College is very different from high school and adjusting can be hard for many students. Living on your own or with a roommate, being far from friends and family, the amount of studying- it can be overwhelming!
However, there are so many resources on-campus that can help you succeed!
Below, we will give you some helpful tips on how to start your college career off right.
In high school, students often know all of the teachers, principal, and staff in their building. When you go off to college, you are in a whole new environment. The structure of college is quite different from a high school in terms of faculty and staff.
Academic Adviser: Employees of the college or a faculty member who work with students to make sure they are on track to graduate and understand degree requirements.
Dean: A head of a department and/or of a college within a large university (ex. dean of students; dean of the college of medicine). The dean oversees faculty within that department, sets policies, and other administrative tasks.
Career Services: This office helps students find internships or a job when they are about to graduate. They provide career coaching, resume review, job interview practice, and job fairs.
President: Similar to a superintendent, the president oversees the entire college and often works with a cabinet to make financial decisions.
Professor: Similar to a teacher, professors teach classes or conduct research.
Provost: Similar to a school principal, the provost oversees academic affairs and research. They direct the deans of different departments or of smaller colleges within the university.
Registrar Office: This office maintains student grade records and schedules classes. Students can go to the registrar office for their college transcripts.
Resident Assistant (RA): The RA is a student employee who lives in the dorm and assistant students with their living accommodations and ensures rules are being followed.
Student Support Services: This department provides a wide variety of services to help students succeed. This may include peer tutoring, peer mentors (or coaches), TRIO programs, disability services, services to English language learners, and personal or academic counseling. These services vary by each college.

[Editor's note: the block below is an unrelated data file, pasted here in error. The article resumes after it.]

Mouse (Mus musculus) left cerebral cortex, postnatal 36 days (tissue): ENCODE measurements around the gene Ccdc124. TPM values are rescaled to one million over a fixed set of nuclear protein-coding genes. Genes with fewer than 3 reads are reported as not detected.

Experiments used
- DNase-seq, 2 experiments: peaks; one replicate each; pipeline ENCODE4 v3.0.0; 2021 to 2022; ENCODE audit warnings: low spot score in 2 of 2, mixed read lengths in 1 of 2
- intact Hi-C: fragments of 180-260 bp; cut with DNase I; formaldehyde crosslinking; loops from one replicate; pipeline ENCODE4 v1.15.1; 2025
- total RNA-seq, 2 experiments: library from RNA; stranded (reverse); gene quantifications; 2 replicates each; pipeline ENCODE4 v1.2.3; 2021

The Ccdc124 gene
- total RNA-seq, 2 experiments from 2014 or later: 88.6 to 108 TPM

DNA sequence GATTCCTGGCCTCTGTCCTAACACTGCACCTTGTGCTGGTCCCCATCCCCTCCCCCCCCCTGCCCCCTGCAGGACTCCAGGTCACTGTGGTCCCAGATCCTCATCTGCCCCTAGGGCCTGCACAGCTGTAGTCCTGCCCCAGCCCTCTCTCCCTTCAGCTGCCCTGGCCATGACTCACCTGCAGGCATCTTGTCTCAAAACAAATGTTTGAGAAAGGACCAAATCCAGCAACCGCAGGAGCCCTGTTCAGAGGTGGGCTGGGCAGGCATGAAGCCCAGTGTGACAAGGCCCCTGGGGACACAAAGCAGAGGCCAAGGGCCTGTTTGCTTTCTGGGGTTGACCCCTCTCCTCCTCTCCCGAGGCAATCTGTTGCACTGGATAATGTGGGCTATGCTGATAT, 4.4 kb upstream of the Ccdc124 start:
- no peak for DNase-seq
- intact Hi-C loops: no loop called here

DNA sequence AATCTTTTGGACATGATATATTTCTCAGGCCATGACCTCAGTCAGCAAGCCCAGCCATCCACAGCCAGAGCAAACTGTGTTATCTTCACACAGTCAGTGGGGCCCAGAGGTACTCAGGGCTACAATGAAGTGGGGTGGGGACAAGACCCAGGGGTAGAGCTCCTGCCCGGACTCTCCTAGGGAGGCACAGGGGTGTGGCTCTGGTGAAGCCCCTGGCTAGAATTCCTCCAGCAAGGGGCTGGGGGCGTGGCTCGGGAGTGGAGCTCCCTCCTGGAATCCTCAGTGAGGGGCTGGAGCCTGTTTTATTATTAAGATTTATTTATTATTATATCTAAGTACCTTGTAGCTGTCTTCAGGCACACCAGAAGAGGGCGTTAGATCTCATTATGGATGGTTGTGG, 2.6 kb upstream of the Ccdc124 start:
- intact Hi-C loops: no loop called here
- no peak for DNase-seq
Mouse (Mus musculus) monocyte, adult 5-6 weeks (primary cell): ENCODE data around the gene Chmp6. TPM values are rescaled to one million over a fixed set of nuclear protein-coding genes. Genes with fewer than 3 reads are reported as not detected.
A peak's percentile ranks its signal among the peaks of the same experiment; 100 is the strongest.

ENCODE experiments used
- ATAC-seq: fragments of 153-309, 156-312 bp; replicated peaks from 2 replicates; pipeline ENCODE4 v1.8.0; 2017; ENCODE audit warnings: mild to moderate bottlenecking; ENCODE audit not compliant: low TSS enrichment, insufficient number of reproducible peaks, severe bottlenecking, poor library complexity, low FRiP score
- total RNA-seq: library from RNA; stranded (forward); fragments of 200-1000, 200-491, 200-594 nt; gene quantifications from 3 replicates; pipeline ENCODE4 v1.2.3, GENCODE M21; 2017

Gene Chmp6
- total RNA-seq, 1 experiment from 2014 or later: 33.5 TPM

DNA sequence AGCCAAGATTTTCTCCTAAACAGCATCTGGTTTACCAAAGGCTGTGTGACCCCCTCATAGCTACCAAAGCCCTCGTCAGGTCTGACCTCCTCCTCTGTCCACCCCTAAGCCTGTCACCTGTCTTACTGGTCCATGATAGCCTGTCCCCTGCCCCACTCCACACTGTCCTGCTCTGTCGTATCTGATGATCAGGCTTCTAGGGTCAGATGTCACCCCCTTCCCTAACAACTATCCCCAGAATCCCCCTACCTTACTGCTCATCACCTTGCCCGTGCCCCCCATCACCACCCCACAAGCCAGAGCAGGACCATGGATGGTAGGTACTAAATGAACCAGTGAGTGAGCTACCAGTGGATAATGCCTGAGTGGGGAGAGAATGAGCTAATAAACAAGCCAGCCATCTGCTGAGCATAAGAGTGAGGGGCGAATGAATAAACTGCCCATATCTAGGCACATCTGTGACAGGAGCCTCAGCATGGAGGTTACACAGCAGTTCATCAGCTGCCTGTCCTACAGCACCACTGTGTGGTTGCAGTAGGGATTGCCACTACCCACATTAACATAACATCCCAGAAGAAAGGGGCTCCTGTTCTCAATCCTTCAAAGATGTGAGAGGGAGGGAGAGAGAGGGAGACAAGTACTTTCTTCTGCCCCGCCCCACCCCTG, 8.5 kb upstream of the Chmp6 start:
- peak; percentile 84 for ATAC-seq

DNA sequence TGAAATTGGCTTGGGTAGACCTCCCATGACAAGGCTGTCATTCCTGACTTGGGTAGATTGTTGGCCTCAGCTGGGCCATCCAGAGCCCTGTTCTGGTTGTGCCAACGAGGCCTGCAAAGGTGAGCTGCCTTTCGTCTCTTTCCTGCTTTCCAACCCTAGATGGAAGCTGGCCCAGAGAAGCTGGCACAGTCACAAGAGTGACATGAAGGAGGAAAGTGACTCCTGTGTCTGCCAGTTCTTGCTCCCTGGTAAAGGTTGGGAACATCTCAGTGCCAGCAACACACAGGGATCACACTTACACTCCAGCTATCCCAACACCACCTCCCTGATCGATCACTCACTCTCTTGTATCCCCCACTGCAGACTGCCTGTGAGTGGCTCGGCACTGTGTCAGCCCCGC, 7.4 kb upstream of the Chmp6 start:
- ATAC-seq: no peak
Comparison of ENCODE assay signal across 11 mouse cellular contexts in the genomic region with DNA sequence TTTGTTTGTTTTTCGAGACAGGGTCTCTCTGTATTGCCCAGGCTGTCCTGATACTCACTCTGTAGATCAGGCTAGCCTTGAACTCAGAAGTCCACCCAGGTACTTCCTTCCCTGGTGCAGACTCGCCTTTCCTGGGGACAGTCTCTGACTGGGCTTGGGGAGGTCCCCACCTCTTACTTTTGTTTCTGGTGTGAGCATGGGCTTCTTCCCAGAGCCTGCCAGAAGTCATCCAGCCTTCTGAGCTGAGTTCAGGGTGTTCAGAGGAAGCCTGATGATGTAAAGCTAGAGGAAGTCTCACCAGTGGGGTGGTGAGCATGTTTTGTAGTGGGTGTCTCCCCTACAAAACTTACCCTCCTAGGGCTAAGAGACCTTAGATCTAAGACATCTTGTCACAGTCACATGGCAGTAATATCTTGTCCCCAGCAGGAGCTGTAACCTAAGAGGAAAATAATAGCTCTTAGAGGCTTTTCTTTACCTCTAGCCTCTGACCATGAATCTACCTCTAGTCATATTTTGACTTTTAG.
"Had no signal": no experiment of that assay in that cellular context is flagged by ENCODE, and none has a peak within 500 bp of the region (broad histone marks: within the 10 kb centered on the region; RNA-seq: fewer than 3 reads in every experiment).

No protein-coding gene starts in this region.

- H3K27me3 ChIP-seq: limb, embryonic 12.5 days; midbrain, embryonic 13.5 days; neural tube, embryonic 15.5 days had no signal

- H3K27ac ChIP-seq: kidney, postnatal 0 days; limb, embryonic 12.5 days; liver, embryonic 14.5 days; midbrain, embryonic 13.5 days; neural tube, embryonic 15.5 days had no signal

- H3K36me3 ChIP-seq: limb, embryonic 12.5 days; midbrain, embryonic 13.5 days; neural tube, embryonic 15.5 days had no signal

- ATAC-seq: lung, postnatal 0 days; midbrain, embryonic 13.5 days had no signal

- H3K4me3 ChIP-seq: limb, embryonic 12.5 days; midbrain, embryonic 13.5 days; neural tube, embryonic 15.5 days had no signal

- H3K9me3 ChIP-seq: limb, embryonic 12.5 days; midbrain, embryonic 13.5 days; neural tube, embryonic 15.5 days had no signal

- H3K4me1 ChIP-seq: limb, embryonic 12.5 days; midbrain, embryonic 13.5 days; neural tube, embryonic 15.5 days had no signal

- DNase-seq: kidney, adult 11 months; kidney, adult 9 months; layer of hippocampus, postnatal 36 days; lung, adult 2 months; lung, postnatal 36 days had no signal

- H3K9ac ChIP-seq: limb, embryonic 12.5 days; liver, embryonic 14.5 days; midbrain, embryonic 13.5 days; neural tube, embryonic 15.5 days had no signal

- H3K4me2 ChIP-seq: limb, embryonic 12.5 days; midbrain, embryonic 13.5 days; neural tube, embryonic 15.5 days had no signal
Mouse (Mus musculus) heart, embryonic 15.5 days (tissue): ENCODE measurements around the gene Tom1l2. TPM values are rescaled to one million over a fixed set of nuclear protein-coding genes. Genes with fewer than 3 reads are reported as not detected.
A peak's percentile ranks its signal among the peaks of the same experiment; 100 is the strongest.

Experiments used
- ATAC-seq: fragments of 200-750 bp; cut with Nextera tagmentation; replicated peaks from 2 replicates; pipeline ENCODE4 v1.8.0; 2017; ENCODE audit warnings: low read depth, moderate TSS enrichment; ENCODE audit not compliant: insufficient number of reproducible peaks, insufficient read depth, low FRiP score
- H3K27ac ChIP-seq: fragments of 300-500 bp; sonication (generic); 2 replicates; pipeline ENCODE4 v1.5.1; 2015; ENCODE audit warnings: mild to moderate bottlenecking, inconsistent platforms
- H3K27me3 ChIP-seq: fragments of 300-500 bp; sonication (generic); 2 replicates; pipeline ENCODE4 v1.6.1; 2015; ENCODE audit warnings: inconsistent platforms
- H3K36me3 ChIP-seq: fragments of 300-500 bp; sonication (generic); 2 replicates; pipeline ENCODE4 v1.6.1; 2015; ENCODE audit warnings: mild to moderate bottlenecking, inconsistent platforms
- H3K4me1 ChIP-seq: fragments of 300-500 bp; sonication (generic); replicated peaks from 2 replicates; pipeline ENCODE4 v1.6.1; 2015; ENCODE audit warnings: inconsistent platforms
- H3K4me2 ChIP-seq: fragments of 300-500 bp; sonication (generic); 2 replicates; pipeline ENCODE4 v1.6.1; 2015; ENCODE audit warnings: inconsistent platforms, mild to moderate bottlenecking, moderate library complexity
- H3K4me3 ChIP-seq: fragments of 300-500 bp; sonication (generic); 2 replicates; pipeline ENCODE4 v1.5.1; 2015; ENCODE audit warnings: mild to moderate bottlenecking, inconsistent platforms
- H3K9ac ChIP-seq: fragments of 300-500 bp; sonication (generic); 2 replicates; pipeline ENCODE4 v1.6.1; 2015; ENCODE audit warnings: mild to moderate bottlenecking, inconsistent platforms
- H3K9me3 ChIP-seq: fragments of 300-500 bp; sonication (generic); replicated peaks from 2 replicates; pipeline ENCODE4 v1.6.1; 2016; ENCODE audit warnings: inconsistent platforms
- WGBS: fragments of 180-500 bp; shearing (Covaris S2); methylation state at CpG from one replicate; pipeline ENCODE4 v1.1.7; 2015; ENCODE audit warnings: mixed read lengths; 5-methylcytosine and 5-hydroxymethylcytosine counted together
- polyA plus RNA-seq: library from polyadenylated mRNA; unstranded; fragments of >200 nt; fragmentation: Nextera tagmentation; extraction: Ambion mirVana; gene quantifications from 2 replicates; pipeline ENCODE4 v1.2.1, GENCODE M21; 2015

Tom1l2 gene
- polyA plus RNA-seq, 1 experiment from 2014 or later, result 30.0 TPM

TRIO programs can be found at public and private institutions. TRIO staff support students from varying backgrounds (first generation college students, low income, disabilities). Not all Michigan colleges have TRIO, but there may be staff that assist students in a similar way.
TRIO staff provide academic advising, tutoring, peer coaching, assist with study skills, and personal counseling. TRIO may also put on events for participants and offer exclusive scholarships. TRIO is often limited on the number of participants they can accept. If you qualify, be sure to participate!
Some colleges may offer bridge programs. Bridge programs are designed for incoming freshmen and allow them to move on campus before freshmen orientation. This allows students to become well acquainted with campus and be able to earn a few credits by participating in study skill and career development workshops. Ask your college if they offer a bridge program!
There is no correct or one way to create a resume. However, it is often best to keep it simple. Let someone else look over your resume for advice and to proofread (career service department, a teacher, a friend, or a parent).
College is all post-secondary education including certificate programs, trade schools, community colleges and 4 year colleges and universities. Learn More